November approaching is like opening your heart and home to death. The only good thing about this month was her first child was born on the 7th. She feels herself slipping into the darkness of despair and numbness. Knowing it is going to happen; understanding the why’s and how’s makes it even more frustrating because that mood just takes control over her. It snickers and sometimes bellows at her weakness. It weighs on her like a heavy duvet with iron fists keeping her under, and all she can do is concentrate on breathing…waiting for a break in that dark sky. Until then, she will go through the motions…work three days a week; listening to the darkest stories from callers, searching for hope. She sometimes, feels like a hypocrite not being able to take her own advice. She can hear them, feel them, open her heart to them and engage them and help them get to a safer and lighter place even if it’s just for a night, one more day, one more week. If only she could have someone like that to do the same for her.

It is probably one of the toughest parts of being in the service profession. Police officers, first responders, nurses, physiotherapists, massage therapists, doctors, teachers and social service workers and any other outreach career, have the same risks of slipping. Some take comfort with their family, friends and balancing self-care. Others drink too much or eat too much. The things they see or hear are not things you can share and vent with a friend.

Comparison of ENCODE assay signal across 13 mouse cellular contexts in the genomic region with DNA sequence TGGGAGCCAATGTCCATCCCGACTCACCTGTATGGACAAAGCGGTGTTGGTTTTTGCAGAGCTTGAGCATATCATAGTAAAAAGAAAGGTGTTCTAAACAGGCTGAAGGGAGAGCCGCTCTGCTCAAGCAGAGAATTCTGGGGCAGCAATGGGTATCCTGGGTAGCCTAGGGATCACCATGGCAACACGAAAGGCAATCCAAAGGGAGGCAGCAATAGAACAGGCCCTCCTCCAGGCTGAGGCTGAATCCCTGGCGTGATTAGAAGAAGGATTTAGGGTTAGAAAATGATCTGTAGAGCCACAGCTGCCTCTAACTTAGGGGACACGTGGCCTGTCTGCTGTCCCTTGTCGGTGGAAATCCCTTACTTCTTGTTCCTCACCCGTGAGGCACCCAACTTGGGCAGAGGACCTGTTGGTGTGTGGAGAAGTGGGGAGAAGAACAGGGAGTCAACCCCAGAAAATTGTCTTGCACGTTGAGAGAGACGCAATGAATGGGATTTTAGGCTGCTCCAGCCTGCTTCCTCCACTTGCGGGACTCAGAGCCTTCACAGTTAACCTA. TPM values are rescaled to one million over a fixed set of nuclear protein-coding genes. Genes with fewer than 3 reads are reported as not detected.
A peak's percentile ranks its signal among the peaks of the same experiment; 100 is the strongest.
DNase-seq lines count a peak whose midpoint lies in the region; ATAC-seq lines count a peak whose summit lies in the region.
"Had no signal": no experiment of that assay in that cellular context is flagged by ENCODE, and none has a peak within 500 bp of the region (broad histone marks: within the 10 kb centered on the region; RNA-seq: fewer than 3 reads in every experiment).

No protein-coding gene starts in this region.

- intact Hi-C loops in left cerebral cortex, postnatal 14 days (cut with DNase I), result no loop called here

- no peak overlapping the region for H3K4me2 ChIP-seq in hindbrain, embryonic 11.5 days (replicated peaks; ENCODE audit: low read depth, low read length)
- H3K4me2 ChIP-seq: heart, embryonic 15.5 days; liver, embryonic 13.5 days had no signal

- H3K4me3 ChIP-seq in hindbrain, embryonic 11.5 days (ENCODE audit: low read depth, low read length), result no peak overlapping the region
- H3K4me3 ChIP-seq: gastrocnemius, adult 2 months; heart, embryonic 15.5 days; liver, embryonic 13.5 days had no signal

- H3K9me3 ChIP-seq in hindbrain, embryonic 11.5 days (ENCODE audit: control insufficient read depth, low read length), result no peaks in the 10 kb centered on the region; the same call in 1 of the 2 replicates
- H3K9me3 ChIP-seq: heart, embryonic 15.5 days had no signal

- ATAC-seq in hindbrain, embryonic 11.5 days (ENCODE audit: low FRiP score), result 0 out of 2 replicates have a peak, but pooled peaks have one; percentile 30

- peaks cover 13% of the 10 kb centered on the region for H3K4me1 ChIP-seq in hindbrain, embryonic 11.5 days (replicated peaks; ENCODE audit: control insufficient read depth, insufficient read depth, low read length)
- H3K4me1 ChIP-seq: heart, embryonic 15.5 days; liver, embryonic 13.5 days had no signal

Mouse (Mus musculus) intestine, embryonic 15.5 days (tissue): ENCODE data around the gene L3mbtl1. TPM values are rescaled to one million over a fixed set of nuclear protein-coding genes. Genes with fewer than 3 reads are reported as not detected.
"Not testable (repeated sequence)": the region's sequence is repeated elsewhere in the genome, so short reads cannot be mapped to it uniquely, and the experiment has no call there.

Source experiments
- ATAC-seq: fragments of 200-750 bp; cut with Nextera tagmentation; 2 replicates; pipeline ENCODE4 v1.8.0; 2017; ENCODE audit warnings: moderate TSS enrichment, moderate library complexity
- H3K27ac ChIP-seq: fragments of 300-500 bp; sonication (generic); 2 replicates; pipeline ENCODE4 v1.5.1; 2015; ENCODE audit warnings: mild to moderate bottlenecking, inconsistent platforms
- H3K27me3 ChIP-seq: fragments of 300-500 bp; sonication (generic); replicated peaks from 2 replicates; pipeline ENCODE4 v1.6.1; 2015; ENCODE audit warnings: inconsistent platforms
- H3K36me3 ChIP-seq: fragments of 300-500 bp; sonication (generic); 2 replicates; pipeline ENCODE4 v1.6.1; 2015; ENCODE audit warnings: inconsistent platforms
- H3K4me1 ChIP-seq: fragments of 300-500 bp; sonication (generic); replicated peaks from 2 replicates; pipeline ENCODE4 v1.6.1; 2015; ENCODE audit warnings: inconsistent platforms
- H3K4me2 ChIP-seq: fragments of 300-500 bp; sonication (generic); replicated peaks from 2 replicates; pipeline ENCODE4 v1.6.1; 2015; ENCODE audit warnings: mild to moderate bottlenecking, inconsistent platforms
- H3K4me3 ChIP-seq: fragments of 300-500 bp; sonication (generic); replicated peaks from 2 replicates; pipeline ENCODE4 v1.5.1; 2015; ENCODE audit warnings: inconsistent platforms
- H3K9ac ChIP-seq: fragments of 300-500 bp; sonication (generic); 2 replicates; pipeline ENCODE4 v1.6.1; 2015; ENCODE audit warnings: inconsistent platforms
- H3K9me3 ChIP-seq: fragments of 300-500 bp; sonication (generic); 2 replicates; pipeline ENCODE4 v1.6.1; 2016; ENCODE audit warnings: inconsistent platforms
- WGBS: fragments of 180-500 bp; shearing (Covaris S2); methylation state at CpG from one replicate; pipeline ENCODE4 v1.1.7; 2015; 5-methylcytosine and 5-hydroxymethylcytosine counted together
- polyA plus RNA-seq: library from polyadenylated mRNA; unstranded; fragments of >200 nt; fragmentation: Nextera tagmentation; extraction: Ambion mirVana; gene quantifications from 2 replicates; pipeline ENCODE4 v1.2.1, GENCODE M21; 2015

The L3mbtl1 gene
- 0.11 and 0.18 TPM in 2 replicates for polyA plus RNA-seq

In Toronto she had a great therapist (doctor/masters in social work) covered by healthcare. She was even her doctor and her support was helpful and refreshing. Even her doctor would pick her brain on ideas for clients she had who were parents.

She doesn’t feel it really matters where you live. It is how she feels inside…the heart of any home is the soul of the person living there. The living space can be spotless or cluttered, shiny or dreary, quiet or noisy, it all depends on what is going on inside that person. However, lots of windows make a huge difference…just being able to look at the sky; looking out and also seeing life around her like pedestrians, cars, squirrels and chipmunks. Seeing life is vital…it is a connection to the living and she can relate more and more to older people she worked with years ago. She is minutes away from any of these persons now.